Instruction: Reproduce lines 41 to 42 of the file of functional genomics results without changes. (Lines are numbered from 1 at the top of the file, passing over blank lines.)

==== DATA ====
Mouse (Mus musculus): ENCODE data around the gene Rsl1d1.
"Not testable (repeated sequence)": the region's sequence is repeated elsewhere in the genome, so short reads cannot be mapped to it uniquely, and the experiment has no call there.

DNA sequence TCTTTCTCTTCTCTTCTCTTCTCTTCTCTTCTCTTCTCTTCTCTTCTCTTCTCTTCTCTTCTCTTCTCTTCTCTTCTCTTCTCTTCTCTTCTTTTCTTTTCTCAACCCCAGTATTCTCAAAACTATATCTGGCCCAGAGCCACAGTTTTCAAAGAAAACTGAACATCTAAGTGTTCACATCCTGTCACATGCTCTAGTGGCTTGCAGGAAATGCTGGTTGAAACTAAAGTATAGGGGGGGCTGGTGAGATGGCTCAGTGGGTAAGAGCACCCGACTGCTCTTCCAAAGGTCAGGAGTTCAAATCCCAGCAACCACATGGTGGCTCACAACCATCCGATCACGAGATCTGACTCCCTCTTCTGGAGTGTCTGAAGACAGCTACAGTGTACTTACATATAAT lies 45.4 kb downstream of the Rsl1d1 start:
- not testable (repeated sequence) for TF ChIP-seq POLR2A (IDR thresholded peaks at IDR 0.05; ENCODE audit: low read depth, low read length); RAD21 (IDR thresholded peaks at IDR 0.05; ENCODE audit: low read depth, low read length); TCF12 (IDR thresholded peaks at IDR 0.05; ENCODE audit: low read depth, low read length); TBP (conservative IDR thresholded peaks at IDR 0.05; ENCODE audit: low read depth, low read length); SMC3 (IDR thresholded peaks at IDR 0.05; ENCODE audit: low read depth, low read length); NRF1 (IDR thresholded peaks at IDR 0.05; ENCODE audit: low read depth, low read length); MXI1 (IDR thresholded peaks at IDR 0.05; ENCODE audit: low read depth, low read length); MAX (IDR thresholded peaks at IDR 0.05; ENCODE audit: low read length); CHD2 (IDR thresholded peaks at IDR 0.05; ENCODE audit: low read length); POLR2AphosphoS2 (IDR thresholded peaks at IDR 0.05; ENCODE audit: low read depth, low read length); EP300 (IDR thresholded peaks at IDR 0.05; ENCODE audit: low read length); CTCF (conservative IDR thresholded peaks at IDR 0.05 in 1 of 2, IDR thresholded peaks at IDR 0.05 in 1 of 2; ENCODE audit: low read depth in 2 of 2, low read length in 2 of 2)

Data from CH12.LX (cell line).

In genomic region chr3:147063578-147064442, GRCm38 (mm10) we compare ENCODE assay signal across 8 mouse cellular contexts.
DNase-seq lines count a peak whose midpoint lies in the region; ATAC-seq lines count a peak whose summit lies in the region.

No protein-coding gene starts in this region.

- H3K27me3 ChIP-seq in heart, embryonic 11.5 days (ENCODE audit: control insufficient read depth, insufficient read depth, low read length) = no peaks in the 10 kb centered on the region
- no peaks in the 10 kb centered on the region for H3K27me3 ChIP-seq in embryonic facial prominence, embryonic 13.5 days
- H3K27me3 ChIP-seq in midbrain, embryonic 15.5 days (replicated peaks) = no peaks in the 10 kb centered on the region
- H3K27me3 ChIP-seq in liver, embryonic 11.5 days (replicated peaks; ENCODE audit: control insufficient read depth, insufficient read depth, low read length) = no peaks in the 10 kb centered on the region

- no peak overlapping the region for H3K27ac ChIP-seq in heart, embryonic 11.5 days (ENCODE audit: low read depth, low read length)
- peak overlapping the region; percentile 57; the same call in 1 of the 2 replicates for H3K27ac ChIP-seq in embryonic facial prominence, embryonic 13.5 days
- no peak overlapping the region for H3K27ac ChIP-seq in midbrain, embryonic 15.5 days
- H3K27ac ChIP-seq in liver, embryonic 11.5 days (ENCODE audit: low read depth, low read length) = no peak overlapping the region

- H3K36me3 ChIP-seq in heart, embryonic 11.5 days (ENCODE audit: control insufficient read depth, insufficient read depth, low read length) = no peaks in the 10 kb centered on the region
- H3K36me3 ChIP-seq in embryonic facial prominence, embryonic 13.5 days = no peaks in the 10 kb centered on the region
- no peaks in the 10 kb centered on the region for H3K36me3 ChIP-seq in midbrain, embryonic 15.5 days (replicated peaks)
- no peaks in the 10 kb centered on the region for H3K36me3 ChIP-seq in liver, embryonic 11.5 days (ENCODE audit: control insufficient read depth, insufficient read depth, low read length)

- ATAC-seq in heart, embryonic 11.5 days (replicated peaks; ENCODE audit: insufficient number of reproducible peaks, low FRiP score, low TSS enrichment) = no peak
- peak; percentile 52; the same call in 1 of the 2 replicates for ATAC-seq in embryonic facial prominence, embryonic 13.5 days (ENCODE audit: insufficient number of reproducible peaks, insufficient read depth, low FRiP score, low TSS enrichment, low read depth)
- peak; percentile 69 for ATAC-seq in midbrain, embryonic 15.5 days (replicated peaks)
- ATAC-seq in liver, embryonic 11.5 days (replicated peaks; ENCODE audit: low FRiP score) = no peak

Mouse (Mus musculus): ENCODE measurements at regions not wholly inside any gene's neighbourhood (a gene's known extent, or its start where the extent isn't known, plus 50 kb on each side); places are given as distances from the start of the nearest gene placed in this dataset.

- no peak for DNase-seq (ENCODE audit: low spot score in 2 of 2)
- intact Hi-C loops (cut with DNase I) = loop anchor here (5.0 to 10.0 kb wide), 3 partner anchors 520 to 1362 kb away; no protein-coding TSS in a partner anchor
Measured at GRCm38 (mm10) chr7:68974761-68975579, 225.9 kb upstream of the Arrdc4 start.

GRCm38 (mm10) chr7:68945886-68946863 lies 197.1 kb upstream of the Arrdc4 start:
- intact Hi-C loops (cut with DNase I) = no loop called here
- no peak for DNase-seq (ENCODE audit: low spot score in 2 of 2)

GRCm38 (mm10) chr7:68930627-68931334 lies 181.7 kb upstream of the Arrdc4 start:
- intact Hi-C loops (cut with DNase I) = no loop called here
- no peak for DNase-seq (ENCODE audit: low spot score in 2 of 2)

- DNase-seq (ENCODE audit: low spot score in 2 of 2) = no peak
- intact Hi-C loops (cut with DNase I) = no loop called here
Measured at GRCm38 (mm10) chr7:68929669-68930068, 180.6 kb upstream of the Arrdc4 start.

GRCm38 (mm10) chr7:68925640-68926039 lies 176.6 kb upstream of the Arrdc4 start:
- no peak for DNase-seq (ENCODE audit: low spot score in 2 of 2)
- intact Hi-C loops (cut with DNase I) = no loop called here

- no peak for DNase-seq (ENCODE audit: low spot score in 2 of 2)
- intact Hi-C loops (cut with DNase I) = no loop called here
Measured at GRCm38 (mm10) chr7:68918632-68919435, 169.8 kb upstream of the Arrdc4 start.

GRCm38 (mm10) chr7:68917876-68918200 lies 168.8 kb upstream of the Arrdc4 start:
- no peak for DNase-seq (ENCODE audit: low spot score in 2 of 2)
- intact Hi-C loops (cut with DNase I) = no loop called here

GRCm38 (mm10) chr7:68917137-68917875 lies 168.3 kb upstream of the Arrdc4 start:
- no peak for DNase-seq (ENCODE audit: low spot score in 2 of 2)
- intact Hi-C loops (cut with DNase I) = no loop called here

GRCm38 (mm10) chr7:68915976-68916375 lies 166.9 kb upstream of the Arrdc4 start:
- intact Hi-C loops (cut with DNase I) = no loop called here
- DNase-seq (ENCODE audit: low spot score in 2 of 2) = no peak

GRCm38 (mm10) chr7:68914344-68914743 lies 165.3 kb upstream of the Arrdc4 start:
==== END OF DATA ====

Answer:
- no peak for DNase-seq (ENCODE audit: low spot score in 2 of 2)
- intact Hi-C loops (cut with DNase I) = no loop called here